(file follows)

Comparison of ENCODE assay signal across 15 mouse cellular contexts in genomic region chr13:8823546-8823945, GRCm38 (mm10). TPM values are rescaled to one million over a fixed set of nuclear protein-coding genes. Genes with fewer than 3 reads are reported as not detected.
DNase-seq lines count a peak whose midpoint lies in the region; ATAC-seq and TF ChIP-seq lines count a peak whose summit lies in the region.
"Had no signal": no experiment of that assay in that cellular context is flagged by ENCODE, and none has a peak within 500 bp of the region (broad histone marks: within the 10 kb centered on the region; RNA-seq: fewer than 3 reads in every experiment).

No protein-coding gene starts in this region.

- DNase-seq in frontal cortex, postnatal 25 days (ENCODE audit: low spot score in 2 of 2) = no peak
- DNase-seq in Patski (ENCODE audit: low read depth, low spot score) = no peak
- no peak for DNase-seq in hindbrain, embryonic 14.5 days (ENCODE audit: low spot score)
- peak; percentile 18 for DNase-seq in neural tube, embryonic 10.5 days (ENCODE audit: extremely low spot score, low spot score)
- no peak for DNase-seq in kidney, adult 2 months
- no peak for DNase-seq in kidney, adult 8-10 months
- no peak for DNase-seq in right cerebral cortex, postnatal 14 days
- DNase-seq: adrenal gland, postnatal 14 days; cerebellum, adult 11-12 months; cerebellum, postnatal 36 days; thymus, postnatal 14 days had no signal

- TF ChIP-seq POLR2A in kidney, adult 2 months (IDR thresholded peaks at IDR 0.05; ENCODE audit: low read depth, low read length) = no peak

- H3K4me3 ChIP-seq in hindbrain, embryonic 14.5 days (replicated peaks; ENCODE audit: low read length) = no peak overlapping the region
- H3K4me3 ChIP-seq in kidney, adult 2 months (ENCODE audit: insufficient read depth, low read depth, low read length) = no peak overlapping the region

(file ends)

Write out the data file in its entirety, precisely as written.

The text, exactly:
Comparison of ENCODE assay signal across 15 mouse cellular contexts in genomic region chr13:8823546-8823945, GRCm38 (mm10). TPM values are rescaled to one million over a fixed set of nuclear protein-coding genes. Genes with fewer than 3 reads are reported as not detected.
DNase-seq lines count a peak whose midpoint lies in the region; ATAC-seq and TF ChIP-seq lines count a peak whose summit lies in the region.
"Had no signal": no experiment of that assay in that cellular context is flagged by ENCODE, and none has a peak within 500 bp of the region (broad histone marks: within the 10 kb centered on the region; RNA-seq: fewer than 3 reads in every experiment).

No protein-coding gene starts in this region.

- DNase-seq in frontal cortex, postnatal 25 days (ENCODE audit: low spot score in 2 of 2) = no peak
- DNase-seq in Patski (ENCODE audit: low read depth, low spot score) = no peak
- no peak for DNase-seq in hindbrain, embryonic 14.5 days (ENCODE audit: low spot score)
- peak; percentile 18 for DNase-seq in neural tube, embryonic 10.5 days (ENCODE audit: extremely low spot score, low spot score)
- no peak for DNase-seq in kidney, adult 2 months
- no peak for DNase-seq in kidney, adult 8-10 months
- no peak for DNase-seq in right cerebral cortex, postnatal 14 days
- DNase-seq: adrenal gland, postnatal 14 days; cerebellum, adult 11-12 months; cerebellum, postnatal 36 days; thymus, postnatal 14 days had no signal

- TF ChIP-seq POLR2A in kidney, adult 2 months (IDR thresholded peaks at IDR 0.05; ENCODE audit: low read depth, low read length) = no peak

- H3K4me3 ChIP-seq in hindbrain, embryonic 14.5 days (replicated peaks; ENCODE audit: low read length) = no peak overlapping the region
- H3K4me3 ChIP-seq in kidney, adult 2 months (ENCODE audit: insufficient read depth, low read depth, low read length) = no peak overlapping the region